5. Examine c:\Robocopy.log for error messages.

You can get robocopy from
http://www.microsoft.com/downloads/...69-57FF-4AE7-96EE-B18C4790CFFD&displaylang=en

This process will be much slower than the Acronis imaging process. However,
it will skip over unreadable clusters and it will deal with dynamic disks,
except that it will ignore any of the dynamic disk-specific functions if you
used them. The new disk will be bootable if you take Steps 1 and 2 above.
 
P

Philip Herlihy

Pegasus said:
Running chkdsk on a flawed disk is likeley to make matters worse if there
are file system errors. I would do this instead:
1. Partition and format the new disk on some other machine. Do not create
dynamic partitions.
2. Mark the system partition as Active.
3. Connect both the old and the new disks to that other Win2000/XP PC.
4. Run this command from a Command Prompt:
robocopy O:\ N:\ /s /R:1 /W:1 /np /Copy:DATSO /log:c:\Robocopy.log
where O: represents the drive letter of the old disk, N: of the new
disk.
5. Examine c:\Robocopy.log for error messages.

You can get robocopy from
http://www.microsoft.com/downloads/...69-57FF-4AE7-96EE-B18C4790CFFD&displaylang=en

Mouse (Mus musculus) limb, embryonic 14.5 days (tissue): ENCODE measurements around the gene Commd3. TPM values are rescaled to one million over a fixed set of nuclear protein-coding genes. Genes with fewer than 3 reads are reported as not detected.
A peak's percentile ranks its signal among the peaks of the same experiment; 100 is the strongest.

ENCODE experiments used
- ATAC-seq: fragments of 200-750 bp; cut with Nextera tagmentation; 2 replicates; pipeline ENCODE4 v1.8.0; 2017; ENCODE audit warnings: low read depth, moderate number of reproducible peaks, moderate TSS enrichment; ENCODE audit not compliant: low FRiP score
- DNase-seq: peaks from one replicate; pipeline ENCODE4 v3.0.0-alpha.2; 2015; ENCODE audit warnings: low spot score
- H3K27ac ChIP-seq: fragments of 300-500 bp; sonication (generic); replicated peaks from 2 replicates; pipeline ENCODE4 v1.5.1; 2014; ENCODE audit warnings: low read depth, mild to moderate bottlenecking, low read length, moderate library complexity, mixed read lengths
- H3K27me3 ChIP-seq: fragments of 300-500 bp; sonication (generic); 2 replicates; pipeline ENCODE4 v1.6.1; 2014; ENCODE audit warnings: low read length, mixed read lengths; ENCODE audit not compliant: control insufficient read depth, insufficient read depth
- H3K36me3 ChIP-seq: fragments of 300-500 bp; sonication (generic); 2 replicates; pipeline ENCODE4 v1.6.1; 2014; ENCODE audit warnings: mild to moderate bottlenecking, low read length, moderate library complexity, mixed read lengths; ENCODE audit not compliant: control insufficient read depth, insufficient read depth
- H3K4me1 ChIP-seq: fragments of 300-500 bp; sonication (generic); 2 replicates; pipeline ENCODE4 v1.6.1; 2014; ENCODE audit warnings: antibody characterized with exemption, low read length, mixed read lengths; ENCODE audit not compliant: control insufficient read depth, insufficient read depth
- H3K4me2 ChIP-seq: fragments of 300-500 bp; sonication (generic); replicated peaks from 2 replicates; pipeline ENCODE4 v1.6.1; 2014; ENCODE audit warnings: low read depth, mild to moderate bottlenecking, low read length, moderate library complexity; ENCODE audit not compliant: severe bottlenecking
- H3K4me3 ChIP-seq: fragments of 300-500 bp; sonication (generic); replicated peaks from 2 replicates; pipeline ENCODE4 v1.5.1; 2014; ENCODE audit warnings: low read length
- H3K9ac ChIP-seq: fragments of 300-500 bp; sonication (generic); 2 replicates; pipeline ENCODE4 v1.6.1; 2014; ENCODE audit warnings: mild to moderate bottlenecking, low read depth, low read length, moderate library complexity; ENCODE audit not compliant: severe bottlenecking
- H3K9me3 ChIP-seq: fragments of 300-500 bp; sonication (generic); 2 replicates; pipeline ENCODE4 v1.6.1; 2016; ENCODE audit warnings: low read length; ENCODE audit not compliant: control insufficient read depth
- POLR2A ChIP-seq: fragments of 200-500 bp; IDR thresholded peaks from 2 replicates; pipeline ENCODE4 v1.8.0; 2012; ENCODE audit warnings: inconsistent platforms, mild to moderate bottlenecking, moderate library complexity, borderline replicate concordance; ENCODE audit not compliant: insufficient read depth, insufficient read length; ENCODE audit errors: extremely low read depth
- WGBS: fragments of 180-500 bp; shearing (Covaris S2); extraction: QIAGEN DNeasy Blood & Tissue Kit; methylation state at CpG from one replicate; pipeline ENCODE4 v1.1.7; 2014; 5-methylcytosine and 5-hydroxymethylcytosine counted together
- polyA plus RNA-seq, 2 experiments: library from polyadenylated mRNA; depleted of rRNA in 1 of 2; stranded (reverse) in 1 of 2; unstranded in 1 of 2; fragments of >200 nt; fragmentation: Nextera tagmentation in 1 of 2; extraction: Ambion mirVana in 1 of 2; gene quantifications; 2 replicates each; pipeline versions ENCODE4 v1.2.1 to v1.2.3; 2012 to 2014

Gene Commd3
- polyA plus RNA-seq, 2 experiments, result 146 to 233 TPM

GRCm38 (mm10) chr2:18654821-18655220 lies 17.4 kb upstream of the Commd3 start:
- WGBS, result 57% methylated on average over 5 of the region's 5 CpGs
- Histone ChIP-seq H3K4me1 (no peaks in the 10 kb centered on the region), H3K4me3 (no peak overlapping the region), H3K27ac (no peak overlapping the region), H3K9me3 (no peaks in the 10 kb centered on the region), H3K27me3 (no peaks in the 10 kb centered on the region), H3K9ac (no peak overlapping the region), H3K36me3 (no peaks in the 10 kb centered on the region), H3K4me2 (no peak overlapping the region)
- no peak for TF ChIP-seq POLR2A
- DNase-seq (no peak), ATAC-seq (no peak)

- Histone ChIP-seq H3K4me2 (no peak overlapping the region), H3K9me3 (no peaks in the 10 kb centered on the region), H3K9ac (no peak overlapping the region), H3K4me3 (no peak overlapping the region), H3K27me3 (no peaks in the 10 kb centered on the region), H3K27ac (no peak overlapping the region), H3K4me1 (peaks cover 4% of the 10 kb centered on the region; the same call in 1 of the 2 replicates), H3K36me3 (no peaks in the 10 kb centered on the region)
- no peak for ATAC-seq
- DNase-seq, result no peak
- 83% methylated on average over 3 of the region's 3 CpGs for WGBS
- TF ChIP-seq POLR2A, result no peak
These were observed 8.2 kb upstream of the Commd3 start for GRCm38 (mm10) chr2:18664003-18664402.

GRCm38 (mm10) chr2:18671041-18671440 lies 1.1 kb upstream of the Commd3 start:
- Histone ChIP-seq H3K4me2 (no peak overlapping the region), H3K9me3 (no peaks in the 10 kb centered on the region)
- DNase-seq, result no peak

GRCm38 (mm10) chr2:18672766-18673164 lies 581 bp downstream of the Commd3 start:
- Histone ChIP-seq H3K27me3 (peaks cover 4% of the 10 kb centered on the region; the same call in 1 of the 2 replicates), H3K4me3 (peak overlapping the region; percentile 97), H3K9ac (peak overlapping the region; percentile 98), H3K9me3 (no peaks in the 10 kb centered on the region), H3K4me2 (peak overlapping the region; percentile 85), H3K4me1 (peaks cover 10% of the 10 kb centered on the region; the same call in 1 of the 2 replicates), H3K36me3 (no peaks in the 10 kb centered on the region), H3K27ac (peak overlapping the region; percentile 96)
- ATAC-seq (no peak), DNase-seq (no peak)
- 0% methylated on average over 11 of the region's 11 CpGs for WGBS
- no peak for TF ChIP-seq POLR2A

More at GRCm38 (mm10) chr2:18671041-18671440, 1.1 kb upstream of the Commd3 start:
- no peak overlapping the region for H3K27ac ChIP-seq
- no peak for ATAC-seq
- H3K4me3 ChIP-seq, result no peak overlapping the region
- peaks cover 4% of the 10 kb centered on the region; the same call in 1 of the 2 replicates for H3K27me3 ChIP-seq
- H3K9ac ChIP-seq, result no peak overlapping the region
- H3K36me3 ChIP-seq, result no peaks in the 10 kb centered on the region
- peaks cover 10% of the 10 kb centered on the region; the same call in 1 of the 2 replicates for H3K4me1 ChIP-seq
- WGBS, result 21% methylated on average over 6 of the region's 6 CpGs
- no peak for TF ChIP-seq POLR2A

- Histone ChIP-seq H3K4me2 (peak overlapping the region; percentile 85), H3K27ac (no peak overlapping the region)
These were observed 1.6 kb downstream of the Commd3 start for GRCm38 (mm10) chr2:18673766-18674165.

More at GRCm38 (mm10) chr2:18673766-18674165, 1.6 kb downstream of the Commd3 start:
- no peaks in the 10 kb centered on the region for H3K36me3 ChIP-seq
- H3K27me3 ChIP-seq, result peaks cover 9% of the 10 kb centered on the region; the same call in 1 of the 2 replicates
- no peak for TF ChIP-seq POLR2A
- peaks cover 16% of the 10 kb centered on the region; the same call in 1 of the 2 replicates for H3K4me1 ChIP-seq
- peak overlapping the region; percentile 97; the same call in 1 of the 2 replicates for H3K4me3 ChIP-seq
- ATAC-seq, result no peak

This process will be much slower than the Acronis imaging process.
However, it will skip over unreadable clusters and it will deal with
dynamic disks, except that it will ignore any of the dynamic disk-specific
functions if you used them. The new disk will be bootable if you take
Steps 1 and 2 above.

Thanks! I'll certainly try this. I've used Robocopy extensively in the
past but never in this context. I'll let you know how I get on. Much
appreciated.

Phil
 
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P

Philip Herlihy

Philip Herlihy said:
Thanks! I'll certainly try this. I've used Robocopy extensively in the
past but never in this context. I'll let you know how I get on. Much
appreciated.

Phil

I've taken my time over this! After a lot of reading, I processed the disk
for 24 hours with Spinrite, after which I did manage to get a disk image to
work. However, I took your advice and used Robocopy to copy everything to a
new disk, which I marked as Active. Today I finally got to try the disks
(the original and the cloned one) in the chassis. Both have booted
perfectly. So, it looks like Spinrite did manage to reconstruct the data on
the original disk (which has since passed the manufacturer's diagnostic
tests). However, I've left the cloned disk in the machine, as it's a brand
new disk which is obviously a better bet. The sql-server-based application,
which it was particularly hoped to preserve, appears to be working well.

I'll need to read up more on Dynamic Disks. Disk management reports that a
dynamic disk (shown as a separate physical disk) is "missing". The Data
disk (also processed with Spinrite) is still shown as a Dynamic disk, but
the replacement system disk is a "Basic" disk. Since everything is working,
I'm not that alarmed, but I'll need to figure out what all this means!

Thanks, Pegasus, for your help in this.

Phil.